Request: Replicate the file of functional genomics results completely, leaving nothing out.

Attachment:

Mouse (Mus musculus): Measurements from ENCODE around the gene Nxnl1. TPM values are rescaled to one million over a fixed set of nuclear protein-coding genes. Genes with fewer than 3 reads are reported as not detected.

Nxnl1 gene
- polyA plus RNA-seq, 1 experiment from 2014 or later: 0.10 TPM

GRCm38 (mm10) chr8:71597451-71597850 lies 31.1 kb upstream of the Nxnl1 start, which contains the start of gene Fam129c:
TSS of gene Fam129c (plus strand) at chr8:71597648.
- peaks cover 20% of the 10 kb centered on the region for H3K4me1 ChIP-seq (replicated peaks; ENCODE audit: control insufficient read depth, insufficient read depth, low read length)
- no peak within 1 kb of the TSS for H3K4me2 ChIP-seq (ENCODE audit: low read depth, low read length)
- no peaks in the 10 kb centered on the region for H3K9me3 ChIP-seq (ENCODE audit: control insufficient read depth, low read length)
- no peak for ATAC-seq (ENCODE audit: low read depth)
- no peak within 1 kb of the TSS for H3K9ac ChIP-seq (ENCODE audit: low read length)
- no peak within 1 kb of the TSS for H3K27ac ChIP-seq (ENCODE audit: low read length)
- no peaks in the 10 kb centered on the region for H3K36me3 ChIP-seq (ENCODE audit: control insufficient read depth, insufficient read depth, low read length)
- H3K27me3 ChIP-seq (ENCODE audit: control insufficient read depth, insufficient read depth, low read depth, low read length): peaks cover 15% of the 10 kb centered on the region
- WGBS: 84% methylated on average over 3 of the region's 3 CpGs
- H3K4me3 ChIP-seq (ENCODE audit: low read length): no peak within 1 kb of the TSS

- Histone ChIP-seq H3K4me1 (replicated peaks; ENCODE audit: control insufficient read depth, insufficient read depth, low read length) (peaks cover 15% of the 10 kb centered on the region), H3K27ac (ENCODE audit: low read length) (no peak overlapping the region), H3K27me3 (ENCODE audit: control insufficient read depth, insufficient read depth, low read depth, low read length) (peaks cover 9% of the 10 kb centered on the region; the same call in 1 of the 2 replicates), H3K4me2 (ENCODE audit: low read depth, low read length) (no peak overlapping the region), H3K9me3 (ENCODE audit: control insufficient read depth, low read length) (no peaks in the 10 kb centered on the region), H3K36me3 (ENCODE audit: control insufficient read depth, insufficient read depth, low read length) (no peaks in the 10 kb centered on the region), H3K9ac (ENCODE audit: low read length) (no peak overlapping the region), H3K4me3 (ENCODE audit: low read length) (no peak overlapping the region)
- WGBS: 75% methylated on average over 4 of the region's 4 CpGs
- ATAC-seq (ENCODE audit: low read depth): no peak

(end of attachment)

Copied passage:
Mouse (Mus musculus): Measurements from ENCODE around the gene Nxnl1. TPM values are rescaled to one million over a fixed set of nuclear protein-coding genes. Genes with fewer than 3 reads are reported as not detected.

Nxnl1 gene
- polyA plus RNA-seq, 1 experiment from 2014 or later: 0.10 TPM

GRCm38 (mm10) chr8:71597451-71597850 lies 31.1 kb upstream of the Nxnl1 start, which contains the start of gene Fam129c:
TSS of gene Fam129c (plus strand) at chr8:71597648.
- peaks cover 20% of the 10 kb centered on the region for H3K4me1 ChIP-seq (replicated peaks; ENCODE audit: control insufficient read depth, insufficient read depth, low read length)
- no peak within 1 kb of the TSS for H3K4me2 ChIP-seq (ENCODE audit: low read depth, low read length)
- no peaks in the 10 kb centered on the region for H3K9me3 ChIP-seq (ENCODE audit: control insufficient read depth, low read length)
- no peak for ATAC-seq (ENCODE audit: low read depth)
- no peak within 1 kb of the TSS for H3K9ac ChIP-seq (ENCODE audit: low read length)
- no peak within 1 kb of the TSS for H3K27ac ChIP-seq (ENCODE audit: low read length)
- no peaks in the 10 kb centered on the region for H3K36me3 ChIP-seq (ENCODE audit: control insufficient read depth, insufficient read depth, low read length)
- H3K27me3 ChIP-seq (ENCODE audit: control insufficient read depth, insufficient read depth, low read depth, low read length): peaks cover 15% of the 10 kb centered on the region
- WGBS: 84% methylated on average over 3 of the region's 3 CpGs
- H3K4me3 ChIP-seq (ENCODE audit: low read length): no peak within 1 kb of the TSS

- Histone ChIP-seq H3K4me1 (replicated peaks; ENCODE audit: control insufficient read depth, insufficient read depth, low read length) (peaks cover 15% of the 10 kb centered on the region), H3K27ac (ENCODE audit: low read length) (no peak overlapping the region), H3K27me3 (ENCODE audit: control insufficient read depth, insufficient read depth, low read depth, low read length) (peaks cover 9% of the 10 kb centered on the region; the same call in 1 of the 2 replicates), H3K4me2 (ENCODE audit: low read depth, low read length) (no peak overlapping the region), H3K9me3 (ENCODE audit: control insufficient read depth, low read length) (no peaks in the 10 kb centered on the region), H3K36me3 (ENCODE audit: control insufficient read depth, insufficient read depth, low read length) (no peaks in the 10 kb centered on the region), H3K9ac (ENCODE audit: low read length) (no peak overlapping the region), H3K4me3 (ENCODE audit: low read length) (no peak overlapping the region)
- WGBS: 75% methylated on average over 4 of the region's 4 CpGs
- ATAC-seq (ENCODE audit: low read depth): no peak